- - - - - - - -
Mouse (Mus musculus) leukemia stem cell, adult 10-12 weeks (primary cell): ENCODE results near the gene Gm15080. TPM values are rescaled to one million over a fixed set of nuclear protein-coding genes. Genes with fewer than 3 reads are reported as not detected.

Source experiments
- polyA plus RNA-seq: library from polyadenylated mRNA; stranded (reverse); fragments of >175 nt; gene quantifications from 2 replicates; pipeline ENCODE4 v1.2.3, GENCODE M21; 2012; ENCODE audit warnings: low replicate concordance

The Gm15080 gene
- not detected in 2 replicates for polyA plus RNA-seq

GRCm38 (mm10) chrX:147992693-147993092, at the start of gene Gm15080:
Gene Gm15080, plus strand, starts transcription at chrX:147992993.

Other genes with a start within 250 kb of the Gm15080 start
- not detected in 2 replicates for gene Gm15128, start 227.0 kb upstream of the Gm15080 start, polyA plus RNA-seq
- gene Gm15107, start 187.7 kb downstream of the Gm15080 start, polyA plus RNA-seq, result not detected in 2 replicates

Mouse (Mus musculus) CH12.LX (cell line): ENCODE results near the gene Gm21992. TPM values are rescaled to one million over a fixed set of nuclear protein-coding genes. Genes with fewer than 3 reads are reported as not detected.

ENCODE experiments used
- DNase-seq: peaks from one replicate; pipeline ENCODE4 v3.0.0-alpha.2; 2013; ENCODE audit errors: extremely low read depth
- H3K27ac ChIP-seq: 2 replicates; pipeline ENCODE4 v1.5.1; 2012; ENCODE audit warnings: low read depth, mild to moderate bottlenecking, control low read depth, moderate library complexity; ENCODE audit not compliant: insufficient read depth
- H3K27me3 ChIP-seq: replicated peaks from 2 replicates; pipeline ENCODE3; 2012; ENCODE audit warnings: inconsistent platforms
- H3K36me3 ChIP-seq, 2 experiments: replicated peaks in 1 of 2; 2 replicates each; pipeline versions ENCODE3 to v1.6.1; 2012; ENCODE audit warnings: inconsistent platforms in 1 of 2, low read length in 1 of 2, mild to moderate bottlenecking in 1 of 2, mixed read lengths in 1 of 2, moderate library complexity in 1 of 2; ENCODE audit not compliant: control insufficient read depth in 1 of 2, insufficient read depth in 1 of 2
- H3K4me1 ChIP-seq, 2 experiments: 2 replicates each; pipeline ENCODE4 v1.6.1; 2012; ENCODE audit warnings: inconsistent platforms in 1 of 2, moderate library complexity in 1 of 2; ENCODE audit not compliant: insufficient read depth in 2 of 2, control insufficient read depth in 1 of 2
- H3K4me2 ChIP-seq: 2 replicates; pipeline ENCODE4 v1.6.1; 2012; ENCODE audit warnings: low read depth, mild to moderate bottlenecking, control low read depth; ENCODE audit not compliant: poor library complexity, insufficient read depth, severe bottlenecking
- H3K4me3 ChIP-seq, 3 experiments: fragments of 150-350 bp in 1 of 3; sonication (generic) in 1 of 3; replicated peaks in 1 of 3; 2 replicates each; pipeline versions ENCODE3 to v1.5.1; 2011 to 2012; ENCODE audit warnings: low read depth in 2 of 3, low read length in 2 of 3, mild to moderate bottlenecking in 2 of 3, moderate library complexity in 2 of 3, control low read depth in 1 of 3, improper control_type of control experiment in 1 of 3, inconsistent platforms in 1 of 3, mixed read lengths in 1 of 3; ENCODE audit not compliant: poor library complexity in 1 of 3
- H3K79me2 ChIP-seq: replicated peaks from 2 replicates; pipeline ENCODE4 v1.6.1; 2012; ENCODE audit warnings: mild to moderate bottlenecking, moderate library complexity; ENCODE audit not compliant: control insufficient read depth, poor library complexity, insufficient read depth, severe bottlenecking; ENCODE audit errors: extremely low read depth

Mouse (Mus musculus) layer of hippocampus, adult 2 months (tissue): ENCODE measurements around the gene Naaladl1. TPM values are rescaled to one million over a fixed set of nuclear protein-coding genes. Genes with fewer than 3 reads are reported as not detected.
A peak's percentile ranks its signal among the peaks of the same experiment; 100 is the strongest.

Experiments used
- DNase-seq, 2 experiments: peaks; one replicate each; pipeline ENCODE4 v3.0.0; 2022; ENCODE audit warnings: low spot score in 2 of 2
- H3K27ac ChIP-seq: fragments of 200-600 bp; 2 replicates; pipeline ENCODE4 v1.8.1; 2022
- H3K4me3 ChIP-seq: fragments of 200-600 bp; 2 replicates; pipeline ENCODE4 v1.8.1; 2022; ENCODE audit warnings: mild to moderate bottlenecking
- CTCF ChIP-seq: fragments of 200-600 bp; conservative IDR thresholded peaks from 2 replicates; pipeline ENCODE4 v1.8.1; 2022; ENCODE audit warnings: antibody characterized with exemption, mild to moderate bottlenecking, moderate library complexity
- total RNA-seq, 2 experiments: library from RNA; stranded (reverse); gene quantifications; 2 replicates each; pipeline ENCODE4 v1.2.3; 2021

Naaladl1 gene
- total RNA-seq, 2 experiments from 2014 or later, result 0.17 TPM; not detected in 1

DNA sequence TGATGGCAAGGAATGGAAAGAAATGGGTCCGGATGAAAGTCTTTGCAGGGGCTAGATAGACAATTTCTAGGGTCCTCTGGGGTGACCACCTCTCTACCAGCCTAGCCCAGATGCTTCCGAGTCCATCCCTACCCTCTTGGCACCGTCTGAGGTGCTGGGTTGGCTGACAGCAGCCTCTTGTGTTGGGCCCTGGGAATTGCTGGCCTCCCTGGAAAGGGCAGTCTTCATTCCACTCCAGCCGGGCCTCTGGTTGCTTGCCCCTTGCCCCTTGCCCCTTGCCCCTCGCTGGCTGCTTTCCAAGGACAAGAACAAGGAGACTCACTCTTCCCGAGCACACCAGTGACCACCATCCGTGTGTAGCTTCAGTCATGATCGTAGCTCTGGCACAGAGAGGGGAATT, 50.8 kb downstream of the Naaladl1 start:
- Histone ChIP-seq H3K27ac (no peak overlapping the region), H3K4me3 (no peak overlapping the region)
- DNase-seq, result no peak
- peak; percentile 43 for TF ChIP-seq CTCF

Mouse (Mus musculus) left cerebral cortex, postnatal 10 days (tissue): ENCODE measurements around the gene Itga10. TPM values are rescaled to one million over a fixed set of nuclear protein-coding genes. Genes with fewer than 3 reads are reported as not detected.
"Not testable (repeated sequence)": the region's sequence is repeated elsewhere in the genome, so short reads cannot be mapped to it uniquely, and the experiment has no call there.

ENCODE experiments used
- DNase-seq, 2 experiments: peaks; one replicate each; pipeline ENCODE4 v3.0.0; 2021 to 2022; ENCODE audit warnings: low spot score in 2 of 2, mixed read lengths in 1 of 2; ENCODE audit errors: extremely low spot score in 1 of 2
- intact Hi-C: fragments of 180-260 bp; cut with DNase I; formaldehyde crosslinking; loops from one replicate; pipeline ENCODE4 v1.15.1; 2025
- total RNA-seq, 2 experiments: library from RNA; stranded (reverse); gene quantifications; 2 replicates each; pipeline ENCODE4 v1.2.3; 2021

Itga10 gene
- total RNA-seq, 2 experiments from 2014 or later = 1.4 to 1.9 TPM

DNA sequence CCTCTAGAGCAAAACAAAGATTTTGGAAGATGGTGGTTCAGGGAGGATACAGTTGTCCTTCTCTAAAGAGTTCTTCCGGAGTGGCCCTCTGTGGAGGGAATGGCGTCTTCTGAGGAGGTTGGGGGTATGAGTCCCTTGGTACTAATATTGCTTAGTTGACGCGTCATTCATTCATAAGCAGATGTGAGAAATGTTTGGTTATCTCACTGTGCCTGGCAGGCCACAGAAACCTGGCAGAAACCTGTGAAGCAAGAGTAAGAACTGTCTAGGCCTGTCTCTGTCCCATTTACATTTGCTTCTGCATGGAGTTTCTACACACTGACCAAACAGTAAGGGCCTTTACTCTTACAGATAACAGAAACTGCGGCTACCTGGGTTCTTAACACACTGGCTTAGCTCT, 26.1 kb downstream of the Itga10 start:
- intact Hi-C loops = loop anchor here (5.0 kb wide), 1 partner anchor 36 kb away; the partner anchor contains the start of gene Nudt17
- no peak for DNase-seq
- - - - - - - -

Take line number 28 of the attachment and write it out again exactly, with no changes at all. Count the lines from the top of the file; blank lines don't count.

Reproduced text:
- total RNA-seq, 2 experiments: library from RNA; stranded (reverse); gene quantifications; 2 replicates each; pipeline ENCODE4 v1.2.3; 2021